University House at Wallingford
An example of a high-density retirement community is provided by the University House in Seattle WA which is located in a single five-story building located on approximately an acre of land near downtown Seattle. The building is "U" shaped with residents looking out on a landscaped courtyard and the Seattle skyline. The project was conceived by the University of Washington Retirement Association which may well be the most active university retirement organization in the U.S. The university provided support in the form of meeting rooms, faculty advisors and publicity but the project was essentially created and managed by the retirement association of the university. A private developer secured the land, constructed the facility, and is the current operator.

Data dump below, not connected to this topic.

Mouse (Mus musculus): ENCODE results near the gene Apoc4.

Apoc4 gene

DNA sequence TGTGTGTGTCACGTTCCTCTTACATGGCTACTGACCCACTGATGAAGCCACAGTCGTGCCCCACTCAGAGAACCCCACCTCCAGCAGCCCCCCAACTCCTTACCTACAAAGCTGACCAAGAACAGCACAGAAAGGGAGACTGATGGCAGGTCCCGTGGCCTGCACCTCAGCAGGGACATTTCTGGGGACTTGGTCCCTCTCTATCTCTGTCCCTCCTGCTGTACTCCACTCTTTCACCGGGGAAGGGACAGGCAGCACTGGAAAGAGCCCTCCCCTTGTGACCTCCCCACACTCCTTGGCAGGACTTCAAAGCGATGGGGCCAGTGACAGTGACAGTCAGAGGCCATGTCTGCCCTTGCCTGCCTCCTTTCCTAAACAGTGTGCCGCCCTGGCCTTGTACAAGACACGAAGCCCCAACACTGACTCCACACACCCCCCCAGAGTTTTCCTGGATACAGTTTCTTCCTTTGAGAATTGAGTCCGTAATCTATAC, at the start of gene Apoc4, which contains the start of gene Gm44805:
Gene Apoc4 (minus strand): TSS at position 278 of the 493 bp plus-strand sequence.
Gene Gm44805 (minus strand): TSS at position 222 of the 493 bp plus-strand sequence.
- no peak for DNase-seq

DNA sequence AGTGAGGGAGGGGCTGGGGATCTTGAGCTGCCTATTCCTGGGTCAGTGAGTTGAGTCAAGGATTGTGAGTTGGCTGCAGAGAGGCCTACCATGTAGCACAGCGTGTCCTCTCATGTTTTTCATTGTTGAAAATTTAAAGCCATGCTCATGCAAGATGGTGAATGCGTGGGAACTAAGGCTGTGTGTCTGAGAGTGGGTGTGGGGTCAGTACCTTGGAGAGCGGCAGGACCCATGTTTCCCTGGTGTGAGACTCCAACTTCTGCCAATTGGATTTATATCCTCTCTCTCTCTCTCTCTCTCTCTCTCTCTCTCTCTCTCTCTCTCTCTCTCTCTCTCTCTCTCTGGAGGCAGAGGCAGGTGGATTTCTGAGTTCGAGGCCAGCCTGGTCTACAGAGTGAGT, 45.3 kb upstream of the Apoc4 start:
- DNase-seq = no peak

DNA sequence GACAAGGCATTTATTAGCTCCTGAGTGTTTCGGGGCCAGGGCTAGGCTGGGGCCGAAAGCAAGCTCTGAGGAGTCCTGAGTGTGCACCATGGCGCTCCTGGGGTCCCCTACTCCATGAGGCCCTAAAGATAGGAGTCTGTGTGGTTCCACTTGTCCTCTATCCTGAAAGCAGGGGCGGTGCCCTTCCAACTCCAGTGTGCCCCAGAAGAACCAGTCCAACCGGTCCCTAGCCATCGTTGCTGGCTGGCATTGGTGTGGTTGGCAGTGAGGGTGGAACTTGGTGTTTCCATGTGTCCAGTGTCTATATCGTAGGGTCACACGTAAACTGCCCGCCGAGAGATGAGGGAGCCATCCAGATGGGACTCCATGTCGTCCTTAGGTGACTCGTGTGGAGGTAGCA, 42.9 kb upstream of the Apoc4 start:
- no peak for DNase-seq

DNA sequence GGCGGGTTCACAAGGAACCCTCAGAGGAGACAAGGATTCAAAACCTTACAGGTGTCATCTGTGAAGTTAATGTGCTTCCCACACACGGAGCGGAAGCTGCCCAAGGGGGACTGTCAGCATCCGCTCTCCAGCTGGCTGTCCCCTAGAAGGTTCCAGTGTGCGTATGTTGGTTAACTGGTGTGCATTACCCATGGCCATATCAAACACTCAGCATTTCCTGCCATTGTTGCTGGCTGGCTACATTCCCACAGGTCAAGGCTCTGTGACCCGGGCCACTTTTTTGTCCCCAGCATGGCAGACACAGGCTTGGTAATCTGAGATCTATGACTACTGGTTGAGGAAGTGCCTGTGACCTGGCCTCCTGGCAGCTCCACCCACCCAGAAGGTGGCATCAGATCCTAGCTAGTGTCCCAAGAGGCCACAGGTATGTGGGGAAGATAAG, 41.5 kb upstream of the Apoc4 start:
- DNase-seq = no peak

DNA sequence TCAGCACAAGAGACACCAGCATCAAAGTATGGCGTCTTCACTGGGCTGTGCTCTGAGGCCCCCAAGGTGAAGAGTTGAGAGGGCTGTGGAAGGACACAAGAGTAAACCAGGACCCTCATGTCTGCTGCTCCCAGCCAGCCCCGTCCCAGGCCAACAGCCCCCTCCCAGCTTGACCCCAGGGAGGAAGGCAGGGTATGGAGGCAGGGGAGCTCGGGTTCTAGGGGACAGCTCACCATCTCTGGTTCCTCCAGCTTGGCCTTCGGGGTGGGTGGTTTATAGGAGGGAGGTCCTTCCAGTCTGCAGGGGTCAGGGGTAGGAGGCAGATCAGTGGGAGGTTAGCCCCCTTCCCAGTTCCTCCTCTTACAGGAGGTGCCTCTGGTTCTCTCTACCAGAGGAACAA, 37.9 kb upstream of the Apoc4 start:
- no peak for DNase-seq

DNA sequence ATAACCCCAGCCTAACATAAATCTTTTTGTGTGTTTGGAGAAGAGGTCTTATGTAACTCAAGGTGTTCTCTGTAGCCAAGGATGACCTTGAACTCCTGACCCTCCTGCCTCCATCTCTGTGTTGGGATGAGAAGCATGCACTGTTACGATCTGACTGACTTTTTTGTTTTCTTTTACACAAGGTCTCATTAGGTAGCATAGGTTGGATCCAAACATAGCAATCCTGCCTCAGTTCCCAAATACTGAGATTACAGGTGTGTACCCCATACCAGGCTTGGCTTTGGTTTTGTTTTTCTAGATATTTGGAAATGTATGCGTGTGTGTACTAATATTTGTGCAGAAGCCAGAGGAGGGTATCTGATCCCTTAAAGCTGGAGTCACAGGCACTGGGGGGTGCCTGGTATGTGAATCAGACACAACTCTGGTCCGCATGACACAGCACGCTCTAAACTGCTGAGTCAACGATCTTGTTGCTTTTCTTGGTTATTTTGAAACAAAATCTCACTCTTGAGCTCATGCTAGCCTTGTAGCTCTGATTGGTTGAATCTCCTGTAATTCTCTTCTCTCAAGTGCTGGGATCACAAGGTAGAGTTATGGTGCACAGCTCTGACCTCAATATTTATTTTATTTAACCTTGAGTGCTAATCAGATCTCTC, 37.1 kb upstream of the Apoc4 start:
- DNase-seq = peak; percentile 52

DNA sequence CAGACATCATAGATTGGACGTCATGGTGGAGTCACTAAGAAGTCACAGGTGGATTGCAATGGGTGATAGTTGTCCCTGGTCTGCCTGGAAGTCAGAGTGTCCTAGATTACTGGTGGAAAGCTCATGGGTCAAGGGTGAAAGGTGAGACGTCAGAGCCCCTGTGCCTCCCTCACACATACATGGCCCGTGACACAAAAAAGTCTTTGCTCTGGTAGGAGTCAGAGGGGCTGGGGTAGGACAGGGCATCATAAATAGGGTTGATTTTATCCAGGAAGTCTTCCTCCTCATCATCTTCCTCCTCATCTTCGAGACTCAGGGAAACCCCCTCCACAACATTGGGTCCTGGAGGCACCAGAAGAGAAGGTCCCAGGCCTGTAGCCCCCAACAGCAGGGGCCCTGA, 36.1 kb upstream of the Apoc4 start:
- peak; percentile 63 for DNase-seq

The center is located two miles from campus and has an occupancy that is greater than 50% retired faculty with the remaining residents consisting largely of parents of faculty, alumni and friends of the university. The initial advertising was solely to university retirees and additional applicants were solicited only after all faculty applications had been obtained. Apartments rent monthly and the project has been fully occupied from its inception. While it provides a full range of services, the medical care facility does transfer Alzheimer or terminal care patients to other facilities in the area. The facility is described to us as an extremely attractive retirement home with fine statuary, beautiful stained glass windows and other fine appointments.